Week One: Exposition

Week Two: Rising Action

Week Three: Climax

Week Four: Declining Action and The End

Week Five: Publish and Present

Our last class would be where I presented each kid with their story in book form and we invited family to hear the stories read out by the authors. The class was geared to 8-12 year olds because I figured that in order to learn how to write the kids first needed to know how to read.

I wasn’t idle on the business side of things either. So far the checklist was:

Who I’m Teaching: Check

What I’m Teaching: Check

How I’m Teaching: Check

Why I’m Teaching: Check

One problem remained: the where and when. The when was easier than the where. When turned out to be Thursday and Friday afternoons from 4-6 pm. Where was a bit of a challenge, but ended up being easier than I expected. The manager of the community center near my work was willing to give me the space for free. There were A LOT of hoops to jump through: like two security checks, and setting up a limited liability company. Once all of that was done I was the proud owner of Inkreadable, LLC. Now the fun could really begin.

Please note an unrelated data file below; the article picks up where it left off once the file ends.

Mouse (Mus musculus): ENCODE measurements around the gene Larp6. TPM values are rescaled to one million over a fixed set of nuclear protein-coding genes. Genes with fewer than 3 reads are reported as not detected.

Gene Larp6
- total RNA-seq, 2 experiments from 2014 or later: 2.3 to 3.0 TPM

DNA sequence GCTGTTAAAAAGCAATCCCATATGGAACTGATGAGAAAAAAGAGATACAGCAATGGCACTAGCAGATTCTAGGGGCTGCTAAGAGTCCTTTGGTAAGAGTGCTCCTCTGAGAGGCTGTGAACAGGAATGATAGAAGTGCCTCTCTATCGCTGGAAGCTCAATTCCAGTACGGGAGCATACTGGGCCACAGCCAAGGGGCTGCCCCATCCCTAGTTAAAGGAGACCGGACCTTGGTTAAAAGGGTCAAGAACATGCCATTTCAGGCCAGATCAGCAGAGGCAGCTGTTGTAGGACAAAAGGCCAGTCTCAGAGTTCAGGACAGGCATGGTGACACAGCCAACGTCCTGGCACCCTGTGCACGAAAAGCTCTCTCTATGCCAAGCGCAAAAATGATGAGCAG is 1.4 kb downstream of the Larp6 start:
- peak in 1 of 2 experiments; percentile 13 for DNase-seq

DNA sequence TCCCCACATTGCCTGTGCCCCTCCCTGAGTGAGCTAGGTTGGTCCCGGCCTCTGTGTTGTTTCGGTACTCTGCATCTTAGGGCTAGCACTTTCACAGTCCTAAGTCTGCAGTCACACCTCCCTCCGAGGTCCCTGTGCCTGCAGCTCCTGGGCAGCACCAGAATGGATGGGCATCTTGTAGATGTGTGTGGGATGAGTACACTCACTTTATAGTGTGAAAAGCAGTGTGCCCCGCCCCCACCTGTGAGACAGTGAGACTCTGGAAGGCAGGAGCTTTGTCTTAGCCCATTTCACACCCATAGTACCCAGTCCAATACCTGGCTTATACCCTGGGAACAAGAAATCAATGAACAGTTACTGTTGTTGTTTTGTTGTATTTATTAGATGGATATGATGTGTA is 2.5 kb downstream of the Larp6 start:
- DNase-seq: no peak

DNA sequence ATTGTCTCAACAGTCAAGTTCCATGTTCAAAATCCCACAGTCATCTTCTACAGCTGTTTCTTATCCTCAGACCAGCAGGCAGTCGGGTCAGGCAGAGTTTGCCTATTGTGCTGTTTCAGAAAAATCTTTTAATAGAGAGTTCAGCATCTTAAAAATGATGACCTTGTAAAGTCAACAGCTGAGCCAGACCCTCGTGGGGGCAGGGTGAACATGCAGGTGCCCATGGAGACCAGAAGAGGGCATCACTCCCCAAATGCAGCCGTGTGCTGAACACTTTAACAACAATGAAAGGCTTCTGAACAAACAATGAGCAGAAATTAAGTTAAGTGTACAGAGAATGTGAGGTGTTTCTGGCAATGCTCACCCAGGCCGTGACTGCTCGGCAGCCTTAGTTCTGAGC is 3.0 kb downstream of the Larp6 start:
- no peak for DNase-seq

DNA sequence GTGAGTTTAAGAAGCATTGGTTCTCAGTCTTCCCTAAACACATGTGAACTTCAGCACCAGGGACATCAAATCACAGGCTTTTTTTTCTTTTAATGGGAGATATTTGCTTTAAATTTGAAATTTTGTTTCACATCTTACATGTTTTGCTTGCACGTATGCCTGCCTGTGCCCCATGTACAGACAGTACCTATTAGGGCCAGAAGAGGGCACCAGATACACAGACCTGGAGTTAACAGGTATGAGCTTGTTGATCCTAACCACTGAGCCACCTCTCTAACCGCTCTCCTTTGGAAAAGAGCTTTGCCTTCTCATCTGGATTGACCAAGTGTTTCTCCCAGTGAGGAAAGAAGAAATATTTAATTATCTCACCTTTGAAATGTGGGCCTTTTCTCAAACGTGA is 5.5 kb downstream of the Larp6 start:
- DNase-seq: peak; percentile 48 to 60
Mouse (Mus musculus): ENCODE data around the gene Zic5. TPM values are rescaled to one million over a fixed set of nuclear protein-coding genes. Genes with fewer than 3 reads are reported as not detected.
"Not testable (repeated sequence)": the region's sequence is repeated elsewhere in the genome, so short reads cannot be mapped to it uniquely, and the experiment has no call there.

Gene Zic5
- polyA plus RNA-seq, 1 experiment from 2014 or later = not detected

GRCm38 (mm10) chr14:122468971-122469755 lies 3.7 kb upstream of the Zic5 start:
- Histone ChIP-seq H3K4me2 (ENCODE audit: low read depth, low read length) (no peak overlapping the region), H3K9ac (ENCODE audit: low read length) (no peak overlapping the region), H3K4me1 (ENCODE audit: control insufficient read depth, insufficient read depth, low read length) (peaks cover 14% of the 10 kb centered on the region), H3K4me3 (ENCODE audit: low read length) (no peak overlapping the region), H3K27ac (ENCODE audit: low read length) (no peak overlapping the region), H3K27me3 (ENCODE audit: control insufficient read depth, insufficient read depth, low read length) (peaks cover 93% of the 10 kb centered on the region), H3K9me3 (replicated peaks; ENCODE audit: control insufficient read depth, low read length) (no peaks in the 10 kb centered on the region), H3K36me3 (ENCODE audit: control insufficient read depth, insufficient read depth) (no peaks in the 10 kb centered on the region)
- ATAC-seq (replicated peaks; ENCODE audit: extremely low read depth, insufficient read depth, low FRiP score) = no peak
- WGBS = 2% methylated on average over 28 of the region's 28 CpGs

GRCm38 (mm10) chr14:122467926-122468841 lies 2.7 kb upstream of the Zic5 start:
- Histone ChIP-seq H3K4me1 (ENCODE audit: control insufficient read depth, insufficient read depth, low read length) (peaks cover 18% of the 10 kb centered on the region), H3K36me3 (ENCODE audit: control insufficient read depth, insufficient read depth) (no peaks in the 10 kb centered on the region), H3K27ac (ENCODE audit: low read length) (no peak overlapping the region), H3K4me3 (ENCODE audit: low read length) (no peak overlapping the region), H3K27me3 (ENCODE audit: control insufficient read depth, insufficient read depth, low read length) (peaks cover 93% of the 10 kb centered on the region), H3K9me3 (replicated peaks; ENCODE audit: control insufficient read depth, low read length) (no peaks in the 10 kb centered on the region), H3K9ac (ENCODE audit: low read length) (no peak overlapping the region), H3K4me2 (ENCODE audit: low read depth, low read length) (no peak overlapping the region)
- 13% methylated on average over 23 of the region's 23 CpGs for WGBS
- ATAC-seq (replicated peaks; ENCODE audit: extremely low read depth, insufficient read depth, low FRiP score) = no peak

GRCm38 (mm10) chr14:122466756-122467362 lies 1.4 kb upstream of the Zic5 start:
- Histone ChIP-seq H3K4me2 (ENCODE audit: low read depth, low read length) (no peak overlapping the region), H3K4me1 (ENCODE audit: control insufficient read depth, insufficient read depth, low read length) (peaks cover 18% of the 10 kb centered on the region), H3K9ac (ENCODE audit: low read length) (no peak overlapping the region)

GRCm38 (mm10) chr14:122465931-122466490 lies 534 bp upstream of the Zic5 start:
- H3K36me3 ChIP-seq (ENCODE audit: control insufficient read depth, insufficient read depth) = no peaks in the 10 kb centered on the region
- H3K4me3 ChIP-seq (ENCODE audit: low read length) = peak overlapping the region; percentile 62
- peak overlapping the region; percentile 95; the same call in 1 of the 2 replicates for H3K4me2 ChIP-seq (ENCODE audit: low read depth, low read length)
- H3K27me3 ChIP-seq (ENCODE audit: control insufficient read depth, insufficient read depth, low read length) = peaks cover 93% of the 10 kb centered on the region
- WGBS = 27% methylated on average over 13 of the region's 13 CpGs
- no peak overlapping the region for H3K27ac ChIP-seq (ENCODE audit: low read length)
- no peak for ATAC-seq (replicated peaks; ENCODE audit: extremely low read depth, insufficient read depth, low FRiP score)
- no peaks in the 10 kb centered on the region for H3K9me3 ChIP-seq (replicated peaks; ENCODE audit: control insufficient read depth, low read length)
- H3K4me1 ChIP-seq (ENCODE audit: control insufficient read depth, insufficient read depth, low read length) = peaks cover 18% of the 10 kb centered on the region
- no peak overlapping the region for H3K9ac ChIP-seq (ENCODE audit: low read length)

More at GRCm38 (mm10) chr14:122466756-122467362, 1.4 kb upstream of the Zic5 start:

My “Make a difference”

I went to a posh private school, which  to be honest, at the time, was not very posh at all. We had no gym and were bused to the Boys and Girls club to play at their facility. Most of my friends’ parents worked at the World Bank. We were all bright, and let’s face it, a bit full of ourselves. But we were all teenagers, and who isn’t full of themselves then? The school instilled in all of us a need to make a difference. And so it began. For some, it was the idealism of the non profit world. For others, it was the realm of science and looking for cures for all kinds of ills. And then there was me. I didn’t know what I wanted to do. I had the same idealism and the same drive but didn’t know where I fit in. I got to university and discovered that, as much as   I loved physics, it didn’t love me back. So I got a degree in international relations. True to my contrary nature, I then went and got an MBA. I thought that my idealistic soul would flourish, but again something held me back. I don’t know if it was cowardice, or low self esteem or what but I couldn’t find my way.